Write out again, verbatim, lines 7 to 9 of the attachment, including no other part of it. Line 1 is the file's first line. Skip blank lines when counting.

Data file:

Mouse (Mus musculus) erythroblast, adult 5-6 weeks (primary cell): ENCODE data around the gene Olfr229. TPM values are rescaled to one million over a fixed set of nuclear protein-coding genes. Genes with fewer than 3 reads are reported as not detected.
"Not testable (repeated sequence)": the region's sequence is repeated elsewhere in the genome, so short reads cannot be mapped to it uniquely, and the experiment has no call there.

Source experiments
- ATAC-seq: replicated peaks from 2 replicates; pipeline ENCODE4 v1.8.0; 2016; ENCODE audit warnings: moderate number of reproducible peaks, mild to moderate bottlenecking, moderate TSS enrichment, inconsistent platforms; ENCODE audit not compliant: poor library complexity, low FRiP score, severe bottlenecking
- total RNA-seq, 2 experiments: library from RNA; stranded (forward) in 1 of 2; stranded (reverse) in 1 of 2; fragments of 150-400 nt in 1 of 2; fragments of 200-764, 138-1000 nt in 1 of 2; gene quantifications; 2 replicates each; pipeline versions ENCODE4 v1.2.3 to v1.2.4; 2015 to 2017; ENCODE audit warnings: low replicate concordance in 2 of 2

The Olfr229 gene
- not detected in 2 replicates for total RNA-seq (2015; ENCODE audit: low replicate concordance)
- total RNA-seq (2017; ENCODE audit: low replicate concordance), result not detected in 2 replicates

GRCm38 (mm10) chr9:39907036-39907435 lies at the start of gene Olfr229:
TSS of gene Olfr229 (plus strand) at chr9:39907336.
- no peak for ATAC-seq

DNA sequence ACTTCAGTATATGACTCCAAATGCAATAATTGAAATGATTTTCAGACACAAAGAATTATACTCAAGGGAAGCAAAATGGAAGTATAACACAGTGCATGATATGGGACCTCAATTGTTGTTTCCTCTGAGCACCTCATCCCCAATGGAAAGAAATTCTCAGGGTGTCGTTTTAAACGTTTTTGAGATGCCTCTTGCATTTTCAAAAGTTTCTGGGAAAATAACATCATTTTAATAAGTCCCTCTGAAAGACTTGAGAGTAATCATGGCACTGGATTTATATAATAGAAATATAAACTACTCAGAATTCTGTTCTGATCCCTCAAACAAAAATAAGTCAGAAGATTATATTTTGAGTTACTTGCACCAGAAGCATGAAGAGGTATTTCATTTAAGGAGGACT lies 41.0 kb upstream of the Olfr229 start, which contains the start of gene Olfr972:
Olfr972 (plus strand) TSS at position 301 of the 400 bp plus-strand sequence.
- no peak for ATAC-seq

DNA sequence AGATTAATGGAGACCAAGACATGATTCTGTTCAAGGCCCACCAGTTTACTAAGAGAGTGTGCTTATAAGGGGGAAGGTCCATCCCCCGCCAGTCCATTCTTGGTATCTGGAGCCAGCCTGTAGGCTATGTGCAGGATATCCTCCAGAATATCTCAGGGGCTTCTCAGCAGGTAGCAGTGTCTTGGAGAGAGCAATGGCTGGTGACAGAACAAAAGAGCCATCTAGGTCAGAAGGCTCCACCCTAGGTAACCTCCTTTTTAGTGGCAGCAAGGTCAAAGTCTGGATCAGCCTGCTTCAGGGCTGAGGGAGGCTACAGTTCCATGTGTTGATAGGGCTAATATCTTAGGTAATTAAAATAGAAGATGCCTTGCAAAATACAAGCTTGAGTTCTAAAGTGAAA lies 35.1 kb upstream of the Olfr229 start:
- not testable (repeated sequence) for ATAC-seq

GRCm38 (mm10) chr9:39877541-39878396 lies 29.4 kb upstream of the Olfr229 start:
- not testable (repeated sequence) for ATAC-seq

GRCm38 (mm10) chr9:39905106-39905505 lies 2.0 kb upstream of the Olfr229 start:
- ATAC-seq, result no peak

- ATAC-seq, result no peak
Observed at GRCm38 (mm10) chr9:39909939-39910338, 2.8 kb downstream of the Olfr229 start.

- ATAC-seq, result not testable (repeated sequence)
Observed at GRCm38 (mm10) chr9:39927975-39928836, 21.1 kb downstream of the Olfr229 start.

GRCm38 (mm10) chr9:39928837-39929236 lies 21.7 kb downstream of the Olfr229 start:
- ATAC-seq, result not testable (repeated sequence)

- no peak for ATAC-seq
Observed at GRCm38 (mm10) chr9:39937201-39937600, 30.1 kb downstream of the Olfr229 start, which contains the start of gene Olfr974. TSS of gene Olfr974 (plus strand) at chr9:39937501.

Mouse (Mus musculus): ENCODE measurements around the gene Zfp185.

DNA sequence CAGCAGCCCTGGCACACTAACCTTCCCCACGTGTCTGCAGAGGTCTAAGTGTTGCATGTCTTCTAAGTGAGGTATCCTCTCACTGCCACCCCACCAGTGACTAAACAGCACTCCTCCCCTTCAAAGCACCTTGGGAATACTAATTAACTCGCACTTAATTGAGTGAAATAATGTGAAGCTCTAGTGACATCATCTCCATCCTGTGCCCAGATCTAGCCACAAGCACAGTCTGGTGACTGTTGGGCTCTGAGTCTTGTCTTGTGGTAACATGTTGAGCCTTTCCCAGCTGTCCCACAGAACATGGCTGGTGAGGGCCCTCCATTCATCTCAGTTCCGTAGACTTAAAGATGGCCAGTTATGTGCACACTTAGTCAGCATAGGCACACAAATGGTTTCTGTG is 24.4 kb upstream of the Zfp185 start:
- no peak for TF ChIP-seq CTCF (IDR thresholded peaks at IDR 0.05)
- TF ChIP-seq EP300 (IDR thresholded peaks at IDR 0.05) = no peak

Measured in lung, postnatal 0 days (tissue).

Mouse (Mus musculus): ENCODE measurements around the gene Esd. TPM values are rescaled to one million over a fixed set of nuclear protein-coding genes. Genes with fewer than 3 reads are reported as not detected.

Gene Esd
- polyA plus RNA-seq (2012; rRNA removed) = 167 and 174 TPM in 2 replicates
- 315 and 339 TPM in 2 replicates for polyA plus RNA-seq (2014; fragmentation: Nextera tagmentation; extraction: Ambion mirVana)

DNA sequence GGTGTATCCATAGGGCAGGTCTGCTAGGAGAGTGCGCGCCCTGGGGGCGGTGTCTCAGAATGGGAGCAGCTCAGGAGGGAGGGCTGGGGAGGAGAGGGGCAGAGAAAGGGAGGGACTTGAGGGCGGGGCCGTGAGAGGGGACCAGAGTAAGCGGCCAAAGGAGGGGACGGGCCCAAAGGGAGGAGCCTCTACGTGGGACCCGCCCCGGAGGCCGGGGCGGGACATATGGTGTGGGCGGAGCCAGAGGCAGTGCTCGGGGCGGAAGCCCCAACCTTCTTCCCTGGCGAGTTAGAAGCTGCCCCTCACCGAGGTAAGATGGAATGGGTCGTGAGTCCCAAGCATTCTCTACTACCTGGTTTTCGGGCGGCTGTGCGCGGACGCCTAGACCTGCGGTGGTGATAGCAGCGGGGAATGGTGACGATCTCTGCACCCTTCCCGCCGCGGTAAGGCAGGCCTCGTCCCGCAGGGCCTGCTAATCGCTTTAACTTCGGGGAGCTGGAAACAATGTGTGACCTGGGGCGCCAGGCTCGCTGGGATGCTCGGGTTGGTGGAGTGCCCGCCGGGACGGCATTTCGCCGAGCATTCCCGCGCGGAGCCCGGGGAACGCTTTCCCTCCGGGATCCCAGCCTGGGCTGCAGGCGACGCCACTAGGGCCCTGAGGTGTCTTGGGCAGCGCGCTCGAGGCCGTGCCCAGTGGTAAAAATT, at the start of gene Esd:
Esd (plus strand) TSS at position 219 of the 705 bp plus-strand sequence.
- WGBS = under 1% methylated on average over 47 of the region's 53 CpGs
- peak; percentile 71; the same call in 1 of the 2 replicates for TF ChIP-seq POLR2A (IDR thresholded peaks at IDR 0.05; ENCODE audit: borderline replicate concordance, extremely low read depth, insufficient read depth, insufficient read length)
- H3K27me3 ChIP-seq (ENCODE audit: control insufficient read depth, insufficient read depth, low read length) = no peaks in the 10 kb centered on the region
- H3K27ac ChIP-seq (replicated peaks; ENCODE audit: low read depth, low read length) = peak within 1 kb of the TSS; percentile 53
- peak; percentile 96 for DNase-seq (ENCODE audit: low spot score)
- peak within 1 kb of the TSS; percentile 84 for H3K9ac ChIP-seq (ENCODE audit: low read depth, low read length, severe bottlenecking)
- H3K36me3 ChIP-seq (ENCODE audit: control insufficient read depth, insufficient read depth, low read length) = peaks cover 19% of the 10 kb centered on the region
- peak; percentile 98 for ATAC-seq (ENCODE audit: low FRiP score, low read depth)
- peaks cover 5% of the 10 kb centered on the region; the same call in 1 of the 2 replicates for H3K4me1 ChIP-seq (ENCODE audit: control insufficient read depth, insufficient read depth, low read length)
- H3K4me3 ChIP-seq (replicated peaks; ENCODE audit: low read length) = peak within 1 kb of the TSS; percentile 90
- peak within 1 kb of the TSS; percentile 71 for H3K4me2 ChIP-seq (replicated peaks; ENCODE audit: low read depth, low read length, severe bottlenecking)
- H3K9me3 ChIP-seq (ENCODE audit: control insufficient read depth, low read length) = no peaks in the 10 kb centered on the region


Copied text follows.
- not detected in 2 replicates for total RNA-seq (2015; ENCODE audit: low replicate concordance)
- total RNA-seq (2017; ENCODE audit: low replicate concordance), result not detected in 2 replicates

GRCm38 (mm10) chr9:39907036-39907435 lies at the start of gene Olfr229: